Former New England Patriots Tom Brady and Antonio Brown just reunited in Tampa Bay. Of course. Gross, gross stuff.
By far the biggest blight on the Patriots’ 2019 season was the bizarre several-week saga that featured finagling Antonio Brown out of his Raiders deal before he wore out his welcome severely.
Brown’s Pats tenure ultimately featured one game in Miami before a series of bombshell allegations resulted in his dismissal from the team and the league. Despite all the lip service given to his residing in Tom Brady’s home and the rehabilitation opportunity ahead of him in New England after he froze his own feet in a cryo-tube (never underrate 2019’s craziness), Brown was out of the league once again quicker than a hurry-up offense, and Bill Belichick’s maneuver to bring him to town with a black cloud hanging over his head looks like a morality-blind gambit today.
Surely, that was the end of Brown, right? After all, the allegations of criminal behavior mounted during his absence, featuring a public police stand-off and several exposés. Well, you’re not going to believe this, but Tom Brady has reunited with the troubled weapon he inexplicably never stopped endorsing. Brown is a Buccaneer and it was almost entirely Brady’s doing, lending a new beginning to an extremely unsavory tale.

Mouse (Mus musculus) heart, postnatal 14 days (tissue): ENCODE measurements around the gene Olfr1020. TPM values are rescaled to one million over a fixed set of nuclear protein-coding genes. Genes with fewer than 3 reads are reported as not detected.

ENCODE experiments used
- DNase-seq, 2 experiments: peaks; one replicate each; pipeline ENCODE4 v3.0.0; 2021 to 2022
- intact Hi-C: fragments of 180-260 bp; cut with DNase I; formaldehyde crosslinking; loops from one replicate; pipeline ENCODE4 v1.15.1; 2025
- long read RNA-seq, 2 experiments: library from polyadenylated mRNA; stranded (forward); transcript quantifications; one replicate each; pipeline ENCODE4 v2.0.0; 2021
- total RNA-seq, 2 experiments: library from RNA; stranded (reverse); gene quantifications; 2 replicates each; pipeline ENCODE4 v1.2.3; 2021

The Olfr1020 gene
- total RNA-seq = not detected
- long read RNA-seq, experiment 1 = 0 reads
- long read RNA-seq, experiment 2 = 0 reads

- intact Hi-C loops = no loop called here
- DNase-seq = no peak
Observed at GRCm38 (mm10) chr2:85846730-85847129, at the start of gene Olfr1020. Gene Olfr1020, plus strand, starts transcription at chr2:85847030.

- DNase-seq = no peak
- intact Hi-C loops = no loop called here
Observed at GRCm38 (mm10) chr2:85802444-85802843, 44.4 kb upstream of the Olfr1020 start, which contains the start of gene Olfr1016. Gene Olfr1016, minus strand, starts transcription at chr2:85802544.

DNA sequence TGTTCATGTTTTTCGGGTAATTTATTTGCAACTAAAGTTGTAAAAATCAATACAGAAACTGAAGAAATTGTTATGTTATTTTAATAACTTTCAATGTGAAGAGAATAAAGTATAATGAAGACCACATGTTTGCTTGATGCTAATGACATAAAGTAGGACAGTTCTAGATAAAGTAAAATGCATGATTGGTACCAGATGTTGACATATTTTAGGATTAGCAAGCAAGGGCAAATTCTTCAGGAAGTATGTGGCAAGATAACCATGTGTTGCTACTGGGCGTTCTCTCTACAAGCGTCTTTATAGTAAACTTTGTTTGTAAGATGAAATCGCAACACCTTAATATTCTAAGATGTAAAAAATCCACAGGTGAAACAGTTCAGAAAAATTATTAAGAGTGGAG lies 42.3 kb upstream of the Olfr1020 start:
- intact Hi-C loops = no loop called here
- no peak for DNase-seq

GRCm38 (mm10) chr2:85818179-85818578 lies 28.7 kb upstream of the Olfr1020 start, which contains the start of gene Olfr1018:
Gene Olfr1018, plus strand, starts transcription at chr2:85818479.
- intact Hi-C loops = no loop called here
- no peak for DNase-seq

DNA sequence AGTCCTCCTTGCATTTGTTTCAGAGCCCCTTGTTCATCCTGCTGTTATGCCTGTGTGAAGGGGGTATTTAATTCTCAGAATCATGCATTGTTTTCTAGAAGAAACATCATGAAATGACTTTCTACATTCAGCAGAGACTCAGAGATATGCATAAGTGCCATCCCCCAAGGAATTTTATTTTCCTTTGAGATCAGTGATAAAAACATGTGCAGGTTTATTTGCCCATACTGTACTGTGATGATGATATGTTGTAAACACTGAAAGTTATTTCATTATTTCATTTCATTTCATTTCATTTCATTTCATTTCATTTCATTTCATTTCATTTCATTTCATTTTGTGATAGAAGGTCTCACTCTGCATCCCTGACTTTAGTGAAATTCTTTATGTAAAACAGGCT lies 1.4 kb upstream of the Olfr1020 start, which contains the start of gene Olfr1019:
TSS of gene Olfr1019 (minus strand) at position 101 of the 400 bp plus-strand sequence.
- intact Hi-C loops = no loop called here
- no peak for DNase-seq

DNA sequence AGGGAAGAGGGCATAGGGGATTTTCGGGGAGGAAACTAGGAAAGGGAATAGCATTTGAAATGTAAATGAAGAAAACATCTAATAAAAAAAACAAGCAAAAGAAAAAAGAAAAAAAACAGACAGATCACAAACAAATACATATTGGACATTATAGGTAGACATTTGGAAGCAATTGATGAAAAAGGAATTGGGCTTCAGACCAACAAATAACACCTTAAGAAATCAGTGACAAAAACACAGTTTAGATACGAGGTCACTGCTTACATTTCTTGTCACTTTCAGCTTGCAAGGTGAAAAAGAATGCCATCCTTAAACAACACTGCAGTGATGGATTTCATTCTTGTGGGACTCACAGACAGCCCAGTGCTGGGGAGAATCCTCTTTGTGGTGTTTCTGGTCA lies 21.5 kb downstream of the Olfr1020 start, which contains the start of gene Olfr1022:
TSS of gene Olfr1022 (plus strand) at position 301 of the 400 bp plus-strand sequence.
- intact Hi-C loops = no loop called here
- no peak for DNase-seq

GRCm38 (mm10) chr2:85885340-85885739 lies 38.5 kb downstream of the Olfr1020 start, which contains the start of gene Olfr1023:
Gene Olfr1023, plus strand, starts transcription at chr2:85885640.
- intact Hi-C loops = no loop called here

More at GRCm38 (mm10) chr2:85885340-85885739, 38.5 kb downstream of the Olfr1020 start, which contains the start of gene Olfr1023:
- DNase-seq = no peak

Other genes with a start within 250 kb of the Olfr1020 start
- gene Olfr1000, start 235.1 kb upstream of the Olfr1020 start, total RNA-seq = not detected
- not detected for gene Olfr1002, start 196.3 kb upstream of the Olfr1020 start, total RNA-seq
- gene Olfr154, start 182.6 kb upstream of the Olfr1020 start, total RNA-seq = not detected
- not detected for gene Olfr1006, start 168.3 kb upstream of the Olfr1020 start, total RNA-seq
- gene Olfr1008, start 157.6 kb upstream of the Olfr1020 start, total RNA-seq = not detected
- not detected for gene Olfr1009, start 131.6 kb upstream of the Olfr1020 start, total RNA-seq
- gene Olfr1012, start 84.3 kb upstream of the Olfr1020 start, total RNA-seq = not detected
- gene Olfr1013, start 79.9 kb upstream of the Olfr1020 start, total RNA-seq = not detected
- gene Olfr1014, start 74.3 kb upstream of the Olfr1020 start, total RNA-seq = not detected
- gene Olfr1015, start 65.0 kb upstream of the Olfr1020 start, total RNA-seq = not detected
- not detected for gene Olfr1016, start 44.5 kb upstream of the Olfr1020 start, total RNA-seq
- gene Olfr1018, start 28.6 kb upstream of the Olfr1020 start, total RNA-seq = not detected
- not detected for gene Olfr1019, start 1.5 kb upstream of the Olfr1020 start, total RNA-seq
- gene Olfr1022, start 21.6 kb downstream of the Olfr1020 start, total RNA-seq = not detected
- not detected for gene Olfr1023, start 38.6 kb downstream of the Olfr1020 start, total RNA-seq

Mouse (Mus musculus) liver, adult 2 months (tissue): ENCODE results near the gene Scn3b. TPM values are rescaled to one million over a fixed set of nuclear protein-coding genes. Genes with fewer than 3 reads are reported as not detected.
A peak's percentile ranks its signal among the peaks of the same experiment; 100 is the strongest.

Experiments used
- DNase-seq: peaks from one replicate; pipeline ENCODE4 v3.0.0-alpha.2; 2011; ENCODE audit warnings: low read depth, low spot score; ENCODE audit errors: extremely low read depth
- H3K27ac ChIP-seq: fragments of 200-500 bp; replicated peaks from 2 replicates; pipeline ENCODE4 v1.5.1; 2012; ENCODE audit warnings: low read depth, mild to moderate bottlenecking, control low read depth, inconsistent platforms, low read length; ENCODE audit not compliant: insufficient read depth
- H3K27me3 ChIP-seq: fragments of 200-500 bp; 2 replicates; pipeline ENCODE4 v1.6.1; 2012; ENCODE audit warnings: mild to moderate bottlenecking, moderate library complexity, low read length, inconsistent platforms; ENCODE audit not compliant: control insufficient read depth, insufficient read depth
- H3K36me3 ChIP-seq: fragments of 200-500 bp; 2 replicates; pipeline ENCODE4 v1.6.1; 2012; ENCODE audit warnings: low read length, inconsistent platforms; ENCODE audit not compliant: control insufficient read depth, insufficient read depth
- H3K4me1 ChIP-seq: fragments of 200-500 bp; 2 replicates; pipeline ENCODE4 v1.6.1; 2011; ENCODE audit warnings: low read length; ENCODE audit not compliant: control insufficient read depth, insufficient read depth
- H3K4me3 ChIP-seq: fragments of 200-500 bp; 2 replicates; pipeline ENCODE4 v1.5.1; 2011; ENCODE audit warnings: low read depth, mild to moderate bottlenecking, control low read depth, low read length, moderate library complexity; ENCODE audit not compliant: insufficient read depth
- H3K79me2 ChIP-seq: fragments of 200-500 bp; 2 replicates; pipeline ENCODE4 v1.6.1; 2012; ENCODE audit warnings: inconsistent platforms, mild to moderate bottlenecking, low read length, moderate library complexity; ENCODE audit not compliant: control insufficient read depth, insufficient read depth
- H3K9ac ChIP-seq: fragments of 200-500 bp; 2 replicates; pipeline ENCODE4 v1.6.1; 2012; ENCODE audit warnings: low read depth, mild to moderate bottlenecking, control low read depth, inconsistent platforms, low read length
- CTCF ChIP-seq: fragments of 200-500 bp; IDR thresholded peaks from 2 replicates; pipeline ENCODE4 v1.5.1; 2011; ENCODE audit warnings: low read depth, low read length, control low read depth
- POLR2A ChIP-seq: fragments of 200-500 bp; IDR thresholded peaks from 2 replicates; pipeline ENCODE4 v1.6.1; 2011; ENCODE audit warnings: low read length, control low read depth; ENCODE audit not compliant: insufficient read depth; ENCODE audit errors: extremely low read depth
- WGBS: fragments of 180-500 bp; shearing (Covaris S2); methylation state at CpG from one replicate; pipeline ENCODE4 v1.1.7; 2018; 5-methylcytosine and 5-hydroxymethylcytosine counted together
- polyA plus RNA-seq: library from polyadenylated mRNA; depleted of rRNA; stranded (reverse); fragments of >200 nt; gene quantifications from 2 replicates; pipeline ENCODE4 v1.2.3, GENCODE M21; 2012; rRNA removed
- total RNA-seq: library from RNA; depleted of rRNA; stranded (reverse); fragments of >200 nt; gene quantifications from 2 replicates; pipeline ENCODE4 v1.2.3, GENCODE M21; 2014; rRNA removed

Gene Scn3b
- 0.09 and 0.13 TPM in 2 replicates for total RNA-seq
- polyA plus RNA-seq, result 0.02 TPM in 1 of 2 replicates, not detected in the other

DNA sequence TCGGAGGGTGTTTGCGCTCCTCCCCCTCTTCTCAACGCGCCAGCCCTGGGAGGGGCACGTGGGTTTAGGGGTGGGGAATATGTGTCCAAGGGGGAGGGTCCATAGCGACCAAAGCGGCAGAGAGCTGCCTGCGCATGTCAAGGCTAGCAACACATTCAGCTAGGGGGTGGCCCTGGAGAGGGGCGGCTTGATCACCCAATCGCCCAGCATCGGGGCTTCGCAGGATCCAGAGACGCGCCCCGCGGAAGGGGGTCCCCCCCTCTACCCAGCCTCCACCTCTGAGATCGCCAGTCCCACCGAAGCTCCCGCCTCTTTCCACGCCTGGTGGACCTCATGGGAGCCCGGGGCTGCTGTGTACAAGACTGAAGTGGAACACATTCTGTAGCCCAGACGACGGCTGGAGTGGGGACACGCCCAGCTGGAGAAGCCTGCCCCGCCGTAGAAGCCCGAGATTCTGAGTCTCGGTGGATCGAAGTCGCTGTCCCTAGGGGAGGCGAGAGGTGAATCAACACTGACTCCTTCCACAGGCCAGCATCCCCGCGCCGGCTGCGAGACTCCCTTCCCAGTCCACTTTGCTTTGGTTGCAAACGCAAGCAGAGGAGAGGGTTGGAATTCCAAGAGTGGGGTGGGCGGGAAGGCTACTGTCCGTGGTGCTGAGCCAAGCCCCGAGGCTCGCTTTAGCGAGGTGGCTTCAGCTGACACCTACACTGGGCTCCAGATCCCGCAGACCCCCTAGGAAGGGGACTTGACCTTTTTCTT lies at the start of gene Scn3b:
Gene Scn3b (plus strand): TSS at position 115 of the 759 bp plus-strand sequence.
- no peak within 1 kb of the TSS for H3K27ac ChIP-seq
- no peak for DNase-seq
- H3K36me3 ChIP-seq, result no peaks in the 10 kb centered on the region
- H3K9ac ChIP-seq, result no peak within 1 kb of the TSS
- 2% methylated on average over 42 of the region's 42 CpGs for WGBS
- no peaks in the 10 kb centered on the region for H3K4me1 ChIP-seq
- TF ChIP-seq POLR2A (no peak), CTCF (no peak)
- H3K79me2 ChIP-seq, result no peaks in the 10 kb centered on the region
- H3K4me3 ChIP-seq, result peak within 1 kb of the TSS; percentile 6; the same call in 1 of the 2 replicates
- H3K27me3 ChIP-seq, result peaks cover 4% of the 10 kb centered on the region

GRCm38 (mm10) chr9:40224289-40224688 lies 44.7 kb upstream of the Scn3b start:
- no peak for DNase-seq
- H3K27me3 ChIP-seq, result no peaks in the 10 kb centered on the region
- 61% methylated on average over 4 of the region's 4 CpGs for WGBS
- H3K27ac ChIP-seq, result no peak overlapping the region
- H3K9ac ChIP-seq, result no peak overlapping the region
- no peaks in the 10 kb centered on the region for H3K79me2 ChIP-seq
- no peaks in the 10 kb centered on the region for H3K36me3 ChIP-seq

We’re not saying we don’t believe in second chances. We’re saying we don’t believe in a 40th chance for this supremely undeserving and unrepentant man.
And Brady’s excessive advocacy for Brown is starting to verge into borderline bizarre territory. How much is Brady willing to overlook for the addition of yet another weapon? What is it about Brown in particular, who’s balled up and tossed away every additional opportunity he’s been given in recent years, that has Brady visiting him during Super Bowl week and calling up Tony Robbins to give him motivational talks?!
Brady has repeatedly domineered his head coach Bruce Arians during his short time in Tampa, overruling him to import Rob Gronkowski, and explicitly engineering an AB move despite the fact that Arians outright said the wide receiver wasn’t a fit in the locker room.
Arians was right. Brown is not a fit. And any NFL team that takes a flyer on him at this point should be embarrassed.
That’s what’s so strange. Brady’s advocacy isn’t a flyer. It’s somehow become a core belief in his mind that Brown is necessary for his success and final steps of his legacy. We don’t understand the obsession, and this pairing feels just as unsavory this year (if not more so) as it did in Foxborough.